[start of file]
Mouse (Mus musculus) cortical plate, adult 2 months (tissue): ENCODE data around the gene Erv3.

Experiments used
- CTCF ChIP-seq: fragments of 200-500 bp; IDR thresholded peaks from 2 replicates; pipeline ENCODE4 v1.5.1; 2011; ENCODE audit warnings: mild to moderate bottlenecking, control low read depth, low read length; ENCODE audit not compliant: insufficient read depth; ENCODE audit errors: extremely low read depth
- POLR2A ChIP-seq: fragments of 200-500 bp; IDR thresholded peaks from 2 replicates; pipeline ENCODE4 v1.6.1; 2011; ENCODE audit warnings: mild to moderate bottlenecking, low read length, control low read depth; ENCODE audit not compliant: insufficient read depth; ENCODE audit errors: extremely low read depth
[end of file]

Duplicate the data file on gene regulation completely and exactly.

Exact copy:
Mouse (Mus musculus) cortical plate, adult 2 months (tissue): ENCODE data around the gene Erv3.

Experiments used
- CTCF ChIP-seq: fragments of 200-500 bp; IDR thresholded peaks from 2 replicates; pipeline ENCODE4 v1.5.1; 2011; ENCODE audit warnings: mild to moderate bottlenecking, control low read depth, low read length; ENCODE audit not compliant: insufficient read depth; ENCODE audit errors: extremely low read depth
- POLR2A ChIP-seq: fragments of 200-500 bp; IDR thresholded peaks from 2 replicates; pipeline ENCODE4 v1.6.1; 2011; ENCODE audit warnings: mild to moderate bottlenecking, low read length, control low read depth; ENCODE audit not compliant: insufficient read depth; ENCODE audit errors: extremely low read depth